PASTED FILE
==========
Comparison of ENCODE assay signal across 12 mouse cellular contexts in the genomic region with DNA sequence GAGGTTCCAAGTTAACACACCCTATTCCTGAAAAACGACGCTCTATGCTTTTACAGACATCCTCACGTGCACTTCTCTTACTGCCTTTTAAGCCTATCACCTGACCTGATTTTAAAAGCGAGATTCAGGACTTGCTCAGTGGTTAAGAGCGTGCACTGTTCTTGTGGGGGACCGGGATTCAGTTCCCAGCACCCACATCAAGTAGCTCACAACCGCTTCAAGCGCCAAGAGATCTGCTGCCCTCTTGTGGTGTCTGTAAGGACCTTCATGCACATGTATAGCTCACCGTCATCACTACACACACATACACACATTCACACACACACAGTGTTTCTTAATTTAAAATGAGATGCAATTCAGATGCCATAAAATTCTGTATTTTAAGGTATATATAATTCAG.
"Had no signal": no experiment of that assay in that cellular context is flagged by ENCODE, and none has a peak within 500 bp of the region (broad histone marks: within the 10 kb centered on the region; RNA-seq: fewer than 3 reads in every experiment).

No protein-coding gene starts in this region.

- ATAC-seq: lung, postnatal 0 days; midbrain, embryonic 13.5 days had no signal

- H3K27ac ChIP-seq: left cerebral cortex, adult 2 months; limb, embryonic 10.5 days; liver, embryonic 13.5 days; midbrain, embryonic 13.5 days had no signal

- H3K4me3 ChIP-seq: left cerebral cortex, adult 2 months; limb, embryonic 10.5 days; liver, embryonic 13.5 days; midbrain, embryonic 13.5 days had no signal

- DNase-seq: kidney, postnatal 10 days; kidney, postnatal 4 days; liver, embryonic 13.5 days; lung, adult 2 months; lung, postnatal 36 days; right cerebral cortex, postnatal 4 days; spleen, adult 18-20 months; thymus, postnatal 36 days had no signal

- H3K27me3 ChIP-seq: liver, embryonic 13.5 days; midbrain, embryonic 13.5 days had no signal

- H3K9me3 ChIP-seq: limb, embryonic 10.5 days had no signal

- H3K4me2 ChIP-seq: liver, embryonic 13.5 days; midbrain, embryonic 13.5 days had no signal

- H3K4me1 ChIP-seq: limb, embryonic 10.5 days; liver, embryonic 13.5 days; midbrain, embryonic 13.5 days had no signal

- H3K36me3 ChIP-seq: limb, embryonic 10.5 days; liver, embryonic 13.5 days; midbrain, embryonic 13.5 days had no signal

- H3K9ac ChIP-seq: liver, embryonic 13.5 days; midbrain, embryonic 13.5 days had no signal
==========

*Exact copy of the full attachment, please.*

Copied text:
Comparison of ENCODE assay signal across 12 mouse cellular contexts in the genomic region with DNA sequence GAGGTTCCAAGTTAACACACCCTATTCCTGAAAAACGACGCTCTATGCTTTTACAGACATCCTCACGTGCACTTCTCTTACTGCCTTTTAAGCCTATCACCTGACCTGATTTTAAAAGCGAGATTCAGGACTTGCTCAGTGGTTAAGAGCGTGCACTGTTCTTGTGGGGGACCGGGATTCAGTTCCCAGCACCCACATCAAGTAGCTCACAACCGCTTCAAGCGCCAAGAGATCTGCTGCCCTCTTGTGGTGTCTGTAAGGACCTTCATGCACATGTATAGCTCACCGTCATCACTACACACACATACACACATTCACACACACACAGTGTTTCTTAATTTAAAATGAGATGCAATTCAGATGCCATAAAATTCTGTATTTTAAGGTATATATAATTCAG.
"Had no signal": no experiment of that assay in that cellular context is flagged by ENCODE, and none has a peak within 500 bp of the region (broad histone marks: within the 10 kb centered on the region; RNA-seq: fewer than 3 reads in every experiment).

No protein-coding gene starts in this region.

- ATAC-seq: lung, postnatal 0 days; midbrain, embryonic 13.5 days had no signal

- H3K27ac ChIP-seq: left cerebral cortex, adult 2 months; limb, embryonic 10.5 days; liver, embryonic 13.5 days; midbrain, embryonic 13.5 days had no signal

- H3K4me3 ChIP-seq: left cerebral cortex, adult 2 months; limb, embryonic 10.5 days; liver, embryonic 13.5 days; midbrain, embryonic 13.5 days had no signal

- DNase-seq: kidney, postnatal 10 days; kidney, postnatal 4 days; liver, embryonic 13.5 days; lung, adult 2 months; lung, postnatal 36 days; right cerebral cortex, postnatal 4 days; spleen, adult 18-20 months; thymus, postnatal 36 days had no signal

- H3K27me3 ChIP-seq: liver, embryonic 13.5 days; midbrain, embryonic 13.5 days had no signal

- H3K9me3 ChIP-seq: limb, embryonic 10.5 days had no signal

- H3K4me2 ChIP-seq: liver, embryonic 13.5 days; midbrain, embryonic 13.5 days had no signal

- H3K4me1 ChIP-seq: limb, embryonic 10.5 days; liver, embryonic 13.5 days; midbrain, embryonic 13.5 days had no signal

- H3K36me3 ChIP-seq: limb, embryonic 10.5 days; liver, embryonic 13.5 days; midbrain, embryonic 13.5 days had no signal

- H3K9ac ChIP-seq: liver, embryonic 13.5 days; midbrain, embryonic 13.5 days had no signal